Extinction: Are We Next?
Updated: Mar 1, 2019
“Only when the last of the animals horns, tusks, skin and bones have been sold, will mankind realize that money can never buy back our wildlife.” - Paul Oxton
In 2018, biologists at the BirdLife International declared the po’ouli, a Hawaiian insect-eating bird, extinct. The Cryptic Tree-hunter and the Alagoas Foliage-gleaner, two Brazilian songbirds have also gone extinct. The most publicized extinction in 2018, was the extinction of the Spix's Macaw, the bluebirds in the animated film Rio. Also in 2018, the last male Northern White rhino died.
Extinction is natural, but it’s happening 1000 times faster than the normal speed. There is no doubt that human activities are driving some of these extinctions. Human activities that propel extinction include climate change, deforestation, pollution, and poaching.
Here is a list of the top endangered animals:
1. The Amur leopard. These animals are one of the worlds most endangered wildcats. The Amur leopard, which is native to the Russian far east, is in critical danger of extinction with only 60 Amur leopards living at Russia’s Land of the Leopard National Park.
2. The Sumatran elephant have lost 70% of their habitat to deforestation for palm oil plantations, human settlements, and agriculture in the past 25 years.
3. Gorillas. Both the Cross River Gorillas and Mountain Gorillas are classified as critically endangered by the IUCN. There are 200-300 Cross River Gorillas left, and about 900 Mountain Gorillas. The biggest threat to Mountain Gorillas being humans.
4. Orangutans. The IUCN has classified these animals as critically endangered. In the past 75 years, the Bornean orangutan's population has declined by approximately 80%.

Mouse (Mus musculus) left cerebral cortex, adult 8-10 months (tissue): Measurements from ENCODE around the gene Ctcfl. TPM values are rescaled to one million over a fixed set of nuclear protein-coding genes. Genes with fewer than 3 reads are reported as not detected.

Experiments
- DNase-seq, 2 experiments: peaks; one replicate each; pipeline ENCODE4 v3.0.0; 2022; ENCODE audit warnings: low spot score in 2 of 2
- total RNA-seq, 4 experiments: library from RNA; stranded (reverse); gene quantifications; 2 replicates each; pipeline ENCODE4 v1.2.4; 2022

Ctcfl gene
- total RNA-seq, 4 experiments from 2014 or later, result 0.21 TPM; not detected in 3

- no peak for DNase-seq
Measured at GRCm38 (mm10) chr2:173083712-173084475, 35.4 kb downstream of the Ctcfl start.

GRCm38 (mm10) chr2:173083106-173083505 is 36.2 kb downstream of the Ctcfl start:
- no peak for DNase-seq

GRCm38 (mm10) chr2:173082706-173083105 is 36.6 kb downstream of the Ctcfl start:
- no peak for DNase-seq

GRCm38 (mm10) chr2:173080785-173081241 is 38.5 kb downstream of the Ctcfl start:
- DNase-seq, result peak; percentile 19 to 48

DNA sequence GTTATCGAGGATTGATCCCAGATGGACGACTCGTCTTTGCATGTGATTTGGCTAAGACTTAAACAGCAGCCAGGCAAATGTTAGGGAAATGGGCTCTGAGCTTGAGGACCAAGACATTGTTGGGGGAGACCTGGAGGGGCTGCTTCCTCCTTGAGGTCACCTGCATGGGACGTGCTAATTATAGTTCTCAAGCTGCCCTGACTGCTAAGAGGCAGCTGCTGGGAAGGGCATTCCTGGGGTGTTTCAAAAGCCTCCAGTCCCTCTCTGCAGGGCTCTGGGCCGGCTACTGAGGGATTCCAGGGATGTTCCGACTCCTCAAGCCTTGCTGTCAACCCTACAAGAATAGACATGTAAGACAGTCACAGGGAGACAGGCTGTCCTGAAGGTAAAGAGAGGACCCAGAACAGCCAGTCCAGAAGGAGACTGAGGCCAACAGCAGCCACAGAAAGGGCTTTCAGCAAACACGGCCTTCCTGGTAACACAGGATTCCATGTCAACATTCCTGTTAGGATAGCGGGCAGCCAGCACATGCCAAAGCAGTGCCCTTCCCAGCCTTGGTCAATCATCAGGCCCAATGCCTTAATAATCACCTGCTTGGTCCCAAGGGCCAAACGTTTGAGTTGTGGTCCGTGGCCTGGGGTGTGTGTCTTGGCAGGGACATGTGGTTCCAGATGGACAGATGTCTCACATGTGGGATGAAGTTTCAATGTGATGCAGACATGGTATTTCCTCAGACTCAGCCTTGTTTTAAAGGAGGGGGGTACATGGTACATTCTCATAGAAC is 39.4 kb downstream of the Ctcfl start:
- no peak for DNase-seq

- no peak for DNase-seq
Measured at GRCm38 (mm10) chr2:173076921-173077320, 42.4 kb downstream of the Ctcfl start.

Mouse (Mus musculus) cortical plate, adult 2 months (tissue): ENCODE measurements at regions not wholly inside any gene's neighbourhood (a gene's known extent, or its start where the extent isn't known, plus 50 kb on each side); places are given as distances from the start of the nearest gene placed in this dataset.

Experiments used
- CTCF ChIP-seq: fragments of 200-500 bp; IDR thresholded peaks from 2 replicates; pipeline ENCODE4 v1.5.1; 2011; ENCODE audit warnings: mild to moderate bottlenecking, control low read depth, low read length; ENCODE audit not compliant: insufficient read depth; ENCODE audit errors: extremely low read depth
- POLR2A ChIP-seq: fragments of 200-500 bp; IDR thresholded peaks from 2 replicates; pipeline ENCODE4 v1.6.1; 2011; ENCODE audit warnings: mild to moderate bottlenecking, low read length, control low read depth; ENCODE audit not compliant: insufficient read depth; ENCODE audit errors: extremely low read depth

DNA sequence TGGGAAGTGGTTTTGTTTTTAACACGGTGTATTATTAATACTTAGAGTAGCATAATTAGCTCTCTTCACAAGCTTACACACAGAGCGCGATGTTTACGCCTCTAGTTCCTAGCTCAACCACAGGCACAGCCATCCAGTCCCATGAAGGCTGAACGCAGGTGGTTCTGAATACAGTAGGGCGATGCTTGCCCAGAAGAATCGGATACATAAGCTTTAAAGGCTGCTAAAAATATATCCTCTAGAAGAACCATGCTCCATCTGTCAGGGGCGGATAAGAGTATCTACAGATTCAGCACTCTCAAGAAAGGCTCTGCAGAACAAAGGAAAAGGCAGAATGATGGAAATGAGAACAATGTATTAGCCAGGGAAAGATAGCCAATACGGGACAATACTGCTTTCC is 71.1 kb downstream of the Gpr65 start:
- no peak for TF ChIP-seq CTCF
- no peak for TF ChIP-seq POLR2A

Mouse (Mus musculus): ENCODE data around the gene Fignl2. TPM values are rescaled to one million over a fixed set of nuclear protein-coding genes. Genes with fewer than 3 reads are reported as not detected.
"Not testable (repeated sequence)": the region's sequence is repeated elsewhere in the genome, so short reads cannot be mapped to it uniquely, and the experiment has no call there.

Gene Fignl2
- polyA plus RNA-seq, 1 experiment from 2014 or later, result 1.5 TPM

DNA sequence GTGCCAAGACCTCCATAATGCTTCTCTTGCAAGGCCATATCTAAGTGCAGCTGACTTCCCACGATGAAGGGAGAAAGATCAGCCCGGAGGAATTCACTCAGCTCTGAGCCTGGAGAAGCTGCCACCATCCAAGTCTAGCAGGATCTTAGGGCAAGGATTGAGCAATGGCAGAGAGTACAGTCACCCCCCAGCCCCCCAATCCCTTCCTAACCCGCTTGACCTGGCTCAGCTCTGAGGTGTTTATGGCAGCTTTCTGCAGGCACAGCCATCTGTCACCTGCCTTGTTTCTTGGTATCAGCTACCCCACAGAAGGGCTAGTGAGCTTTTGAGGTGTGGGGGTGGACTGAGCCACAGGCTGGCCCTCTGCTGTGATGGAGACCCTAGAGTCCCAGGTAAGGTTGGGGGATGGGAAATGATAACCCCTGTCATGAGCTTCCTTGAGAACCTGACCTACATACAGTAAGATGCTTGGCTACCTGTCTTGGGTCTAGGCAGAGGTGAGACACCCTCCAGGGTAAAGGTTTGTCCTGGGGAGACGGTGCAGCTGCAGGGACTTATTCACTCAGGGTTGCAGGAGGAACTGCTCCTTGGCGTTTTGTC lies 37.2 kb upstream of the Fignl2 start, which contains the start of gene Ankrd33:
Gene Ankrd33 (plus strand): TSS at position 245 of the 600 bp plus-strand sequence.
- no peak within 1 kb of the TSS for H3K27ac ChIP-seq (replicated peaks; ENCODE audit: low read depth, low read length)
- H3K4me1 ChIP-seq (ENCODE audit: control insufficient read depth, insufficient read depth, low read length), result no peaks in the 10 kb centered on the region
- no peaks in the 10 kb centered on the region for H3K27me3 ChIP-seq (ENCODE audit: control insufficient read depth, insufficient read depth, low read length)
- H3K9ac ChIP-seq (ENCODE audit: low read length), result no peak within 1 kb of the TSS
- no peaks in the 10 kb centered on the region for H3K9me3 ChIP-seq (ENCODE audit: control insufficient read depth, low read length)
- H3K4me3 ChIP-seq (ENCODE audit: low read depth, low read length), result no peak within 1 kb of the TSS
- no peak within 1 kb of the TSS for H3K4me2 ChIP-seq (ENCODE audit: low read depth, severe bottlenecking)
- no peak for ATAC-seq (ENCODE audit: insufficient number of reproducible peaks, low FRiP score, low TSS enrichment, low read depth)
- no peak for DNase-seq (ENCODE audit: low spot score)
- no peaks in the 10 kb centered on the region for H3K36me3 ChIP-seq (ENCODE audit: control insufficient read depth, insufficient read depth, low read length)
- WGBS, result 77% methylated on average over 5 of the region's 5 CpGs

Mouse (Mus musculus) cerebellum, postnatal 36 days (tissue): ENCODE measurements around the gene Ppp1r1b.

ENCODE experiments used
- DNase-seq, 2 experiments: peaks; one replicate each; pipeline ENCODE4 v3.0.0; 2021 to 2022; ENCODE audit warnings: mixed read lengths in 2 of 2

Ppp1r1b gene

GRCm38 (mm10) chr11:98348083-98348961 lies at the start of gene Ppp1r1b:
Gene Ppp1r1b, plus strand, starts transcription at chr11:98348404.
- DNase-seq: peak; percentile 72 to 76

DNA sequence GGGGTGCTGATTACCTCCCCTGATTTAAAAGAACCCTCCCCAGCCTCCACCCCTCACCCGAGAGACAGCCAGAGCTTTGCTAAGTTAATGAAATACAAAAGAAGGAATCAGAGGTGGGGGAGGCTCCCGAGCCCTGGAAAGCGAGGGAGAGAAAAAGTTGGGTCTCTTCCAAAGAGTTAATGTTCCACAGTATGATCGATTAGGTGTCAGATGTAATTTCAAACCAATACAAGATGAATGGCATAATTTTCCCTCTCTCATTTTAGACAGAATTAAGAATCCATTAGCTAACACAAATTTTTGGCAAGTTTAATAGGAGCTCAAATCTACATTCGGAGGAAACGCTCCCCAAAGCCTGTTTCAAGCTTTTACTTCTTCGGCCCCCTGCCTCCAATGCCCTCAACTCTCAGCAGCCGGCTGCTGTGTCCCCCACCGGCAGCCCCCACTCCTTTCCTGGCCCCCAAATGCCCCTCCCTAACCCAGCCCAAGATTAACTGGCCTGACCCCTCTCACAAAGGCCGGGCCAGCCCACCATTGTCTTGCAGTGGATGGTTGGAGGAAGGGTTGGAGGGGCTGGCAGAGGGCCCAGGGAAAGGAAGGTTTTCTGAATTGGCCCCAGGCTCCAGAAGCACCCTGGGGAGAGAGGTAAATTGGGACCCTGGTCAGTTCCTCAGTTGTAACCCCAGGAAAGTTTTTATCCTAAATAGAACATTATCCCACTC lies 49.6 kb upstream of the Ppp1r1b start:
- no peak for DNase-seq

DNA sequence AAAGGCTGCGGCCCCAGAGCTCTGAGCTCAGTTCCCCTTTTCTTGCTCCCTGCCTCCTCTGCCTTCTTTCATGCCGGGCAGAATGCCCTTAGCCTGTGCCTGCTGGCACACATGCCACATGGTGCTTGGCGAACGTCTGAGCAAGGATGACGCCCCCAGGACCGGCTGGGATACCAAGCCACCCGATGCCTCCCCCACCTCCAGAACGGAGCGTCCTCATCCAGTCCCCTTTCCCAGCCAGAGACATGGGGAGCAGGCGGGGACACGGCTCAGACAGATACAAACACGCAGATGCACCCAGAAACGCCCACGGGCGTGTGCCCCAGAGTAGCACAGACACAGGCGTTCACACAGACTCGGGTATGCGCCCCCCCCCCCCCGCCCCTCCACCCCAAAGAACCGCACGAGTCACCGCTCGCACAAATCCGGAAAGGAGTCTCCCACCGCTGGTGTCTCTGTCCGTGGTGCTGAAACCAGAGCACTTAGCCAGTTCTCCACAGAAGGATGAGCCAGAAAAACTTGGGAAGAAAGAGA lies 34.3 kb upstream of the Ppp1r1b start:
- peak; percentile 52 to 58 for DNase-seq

5. Vaquita are the rarest marine mammals, and they are on the brink of extinction. These animals are often caught and drowned in gillnets used in illegal fishing operations. There are fewer than 15 Vaquita remaining.
6. Tiger. Three of the nine tiger subspecies have gone extinct. Many are endangered, but the two that are facing extinction are the Sumatran Tiger and the South China Tiger. However, the South China Tiger is thought to be extinct since they have not been spotted in the wild in over 25 years.
7. Rhinos. There are five species in the Rhinocerotidae family and three of those rhino species are the most endangered species in the world. The Sumatran Rhino, The Javan Rhino, and the Black Rhino.
The Sumatran Rhino is critically endangered. It is estimated that only 80 exist in the wild today. They are extremely threatened by poaching.
The Javan Rhino are the most threatened rhino species out of the five. There is an estimate of 58-68 Javan Rhinos in the world today.
The Black rhinos are also critically endangered. There are about 5000-5,400 black rhinos left.
8. The Yangtze finless porpoise. The Yangtze finless porpoise is known for its mischievous smile. They also have a level of intellective that is comparable to that of gorillas. However, these animals are critically endangered with about 1000-1800 remaining.
9. Insects. We view insects as pests and over the years we have come up with ways to get rid of them. However, insects are important in our agricultural ecosystem. More than 40% of insect species are declining, with a third of them being endangered. Insects are crucial for the functioning of all ecosystems researchers say. Insects are going extinct eight times faster than birds, reptiles, and mammals. At the current rate of extinction, insects as a whole will go extinct within a century and the aftermath of that is not one we want to experience. Without insects, the planet's ecosystem will inevitably collapse. Without these ecosystems, mankind will not survive. A term scientists use to explain this is the “bottom-up trophic cascade”. Think about it like the domino effect, you knock down the smallest piece which in return wipes out all the bigger pieces. You guessed it, the insects are the smallest piece of the domino, and we are the biggest. The collapse is inevitable, once the first piece goes down, the rest goes with it.
We’ll talk about coral reefs another day.